Maybe White becomes a hitting savant like Votto or a two-time home run champion like Davis, but that’s not how he projects as someone outside the top 50 prospects. He is an excellent defender with developing power to the pull side. Seattle GM Jerry DiPoto is betting that White’s exit velocity in Double A last season, which was among the best in the Seattle system, provides an indication that he will be a very good big league hitter.
Let’s examine three scenarios for Seattle with their bet on White:
1. Best case: he’s the next Goldschmidt.
An eighth-round pick out of Texas State, Goldschmidt was rated only as Arizona’s ninth-best prospect heading into 2011, his age-23 season. He struck out often and was not regarded as a good runner. Scouts were not convinced about his hitting ability.
Goldschmidt reached the majors that year, and had a breakout season in 2012, his first full year. The Diamondbacks were sold. They signed him to a five-year, $32 million extension.
White is guaranteed to earn more than Goldschmidt through age 29 and just $5 million less through age 32 if the options are exercised.
2. Most likely case: he’s the next Smoak, Moreland, Alonso, etc.
In other words, White becomes a bona fide big league regular with occasional big years.
White was drafted 17th overall. Smoak was drafted 11th. Check out the similarities between White and Smoak in the years in which they reached Double A–their platform year heading into the majors:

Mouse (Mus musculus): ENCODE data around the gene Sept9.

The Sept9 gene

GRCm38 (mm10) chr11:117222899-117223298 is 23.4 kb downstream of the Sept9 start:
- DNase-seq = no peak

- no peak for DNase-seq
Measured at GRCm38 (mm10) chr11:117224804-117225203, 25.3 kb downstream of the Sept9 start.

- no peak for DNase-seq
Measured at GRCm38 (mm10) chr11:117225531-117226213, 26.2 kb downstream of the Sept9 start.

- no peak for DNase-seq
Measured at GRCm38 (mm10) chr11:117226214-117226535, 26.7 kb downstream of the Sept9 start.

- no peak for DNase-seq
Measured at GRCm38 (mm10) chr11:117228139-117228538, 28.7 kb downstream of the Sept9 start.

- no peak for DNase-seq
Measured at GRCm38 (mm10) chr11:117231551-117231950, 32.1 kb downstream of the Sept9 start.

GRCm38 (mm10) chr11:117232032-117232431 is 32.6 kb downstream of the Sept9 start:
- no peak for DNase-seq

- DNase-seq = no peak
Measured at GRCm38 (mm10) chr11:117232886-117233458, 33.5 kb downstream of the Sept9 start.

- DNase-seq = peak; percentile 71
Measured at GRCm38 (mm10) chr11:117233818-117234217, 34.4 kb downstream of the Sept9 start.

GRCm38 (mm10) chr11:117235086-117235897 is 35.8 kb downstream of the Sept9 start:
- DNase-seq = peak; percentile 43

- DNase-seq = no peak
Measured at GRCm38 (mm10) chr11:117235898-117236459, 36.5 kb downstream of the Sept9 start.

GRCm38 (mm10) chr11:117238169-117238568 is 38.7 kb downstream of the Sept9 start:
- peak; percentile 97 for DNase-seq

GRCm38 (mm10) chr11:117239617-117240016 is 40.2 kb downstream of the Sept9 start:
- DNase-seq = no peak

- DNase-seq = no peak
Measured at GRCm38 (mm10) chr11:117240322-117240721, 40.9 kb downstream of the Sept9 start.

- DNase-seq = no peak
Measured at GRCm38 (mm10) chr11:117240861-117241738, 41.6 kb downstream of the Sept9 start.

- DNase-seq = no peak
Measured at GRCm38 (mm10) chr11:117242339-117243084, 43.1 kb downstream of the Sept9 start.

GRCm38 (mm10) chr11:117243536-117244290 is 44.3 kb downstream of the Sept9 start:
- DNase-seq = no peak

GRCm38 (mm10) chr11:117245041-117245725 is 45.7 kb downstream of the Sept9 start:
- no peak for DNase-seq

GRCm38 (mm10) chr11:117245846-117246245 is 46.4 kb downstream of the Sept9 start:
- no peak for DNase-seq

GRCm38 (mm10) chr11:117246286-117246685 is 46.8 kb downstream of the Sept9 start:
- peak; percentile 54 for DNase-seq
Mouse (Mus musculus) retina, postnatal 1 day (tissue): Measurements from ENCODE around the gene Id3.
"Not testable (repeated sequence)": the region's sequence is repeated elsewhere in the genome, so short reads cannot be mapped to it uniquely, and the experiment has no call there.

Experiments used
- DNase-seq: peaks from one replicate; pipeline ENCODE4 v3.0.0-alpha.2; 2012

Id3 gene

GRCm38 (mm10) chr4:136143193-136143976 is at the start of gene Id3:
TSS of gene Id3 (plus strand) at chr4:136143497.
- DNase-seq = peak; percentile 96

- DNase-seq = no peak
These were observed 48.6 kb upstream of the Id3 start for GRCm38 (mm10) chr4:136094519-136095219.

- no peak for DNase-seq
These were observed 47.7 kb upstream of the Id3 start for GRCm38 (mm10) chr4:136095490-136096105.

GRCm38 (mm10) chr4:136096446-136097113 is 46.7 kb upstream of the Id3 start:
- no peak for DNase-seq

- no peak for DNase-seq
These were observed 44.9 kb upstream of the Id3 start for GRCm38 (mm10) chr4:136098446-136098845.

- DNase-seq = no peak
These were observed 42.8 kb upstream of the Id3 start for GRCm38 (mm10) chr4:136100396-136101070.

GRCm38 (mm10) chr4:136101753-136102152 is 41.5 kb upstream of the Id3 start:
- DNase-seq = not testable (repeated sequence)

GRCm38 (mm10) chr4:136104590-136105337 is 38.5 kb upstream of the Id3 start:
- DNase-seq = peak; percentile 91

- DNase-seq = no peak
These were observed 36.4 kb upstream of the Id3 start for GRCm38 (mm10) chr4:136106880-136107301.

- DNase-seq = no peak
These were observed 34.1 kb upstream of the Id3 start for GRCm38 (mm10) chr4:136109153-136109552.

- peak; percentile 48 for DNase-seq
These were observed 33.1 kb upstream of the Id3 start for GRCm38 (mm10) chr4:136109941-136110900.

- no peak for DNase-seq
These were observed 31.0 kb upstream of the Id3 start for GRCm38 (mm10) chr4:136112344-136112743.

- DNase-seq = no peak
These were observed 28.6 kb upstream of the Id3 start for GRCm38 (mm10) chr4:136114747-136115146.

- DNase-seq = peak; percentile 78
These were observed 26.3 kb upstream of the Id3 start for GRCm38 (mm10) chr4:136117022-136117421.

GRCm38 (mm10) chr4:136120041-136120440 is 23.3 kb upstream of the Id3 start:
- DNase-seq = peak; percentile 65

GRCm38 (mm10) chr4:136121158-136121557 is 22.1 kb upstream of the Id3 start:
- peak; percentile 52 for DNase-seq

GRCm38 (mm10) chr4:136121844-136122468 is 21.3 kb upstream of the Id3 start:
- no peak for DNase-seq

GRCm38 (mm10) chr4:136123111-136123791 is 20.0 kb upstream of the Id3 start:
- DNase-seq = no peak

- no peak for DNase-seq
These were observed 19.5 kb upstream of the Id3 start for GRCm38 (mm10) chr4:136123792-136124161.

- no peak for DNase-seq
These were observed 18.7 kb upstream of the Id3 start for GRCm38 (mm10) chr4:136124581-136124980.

Smoak was considered a star in the making. He was the key player the Mariners acquired in the 2010 deal that sent Cliff Lee to Texas. But Smoak’s power did not show up in Seattle, where he hit .226 with a .384 slugging percentage over five years. The Mariners finally waived him rather than pay him $3.65 million. Toronto claimed him. He eventually became an All-Star during a 38-homer season in 2017, but his numbers have declined since.
Smoak has played 10 years in the big leagues and hit 191 homers with 7.7 WAR, more than half of it in 2017. The Mariners are betting that White develops into a much better player than Smoak.
3. Worst case: he’s the next Wallace, LaPorta, Mills, etc.
Like White, Wallace (2008), LaPorta (2007) and Mills (2007) all were drafted in the first round, and no lower than 14. All of them hit in the minors (though Mills did not carry his success in A ball to Double A). None of them hit in the majors.
Based on the recent draft history of college first basemen, White will be an outlier if he develops into a superstar and outperforms the contract.
From 1990-2010, teams drafted 23 college first basemen in the first round. Let’s set aside one of them, Sean Doolittle, who converted to pitcher. Here are the career WAR totals of the other 22:
College First Basemen Drafted in First Round, 1990-2010
That’s a lot of failure. Twenty-one years of draft history tell us that 64 percent of college first basemen drafted in the first round returned a career WAR of less than 3.0. In other words, about two-thirds of them were busts.
By age 32, only two of 22 college first rounders at the position out-earned what White can earn with the Mariners (adjusted for inflation): Helton ($81.3 million) and Berkman ($77.7 million), two borderline Hall of Famers. The more you think about what is not guaranteed, what White does have guaranteed makes good sense for him.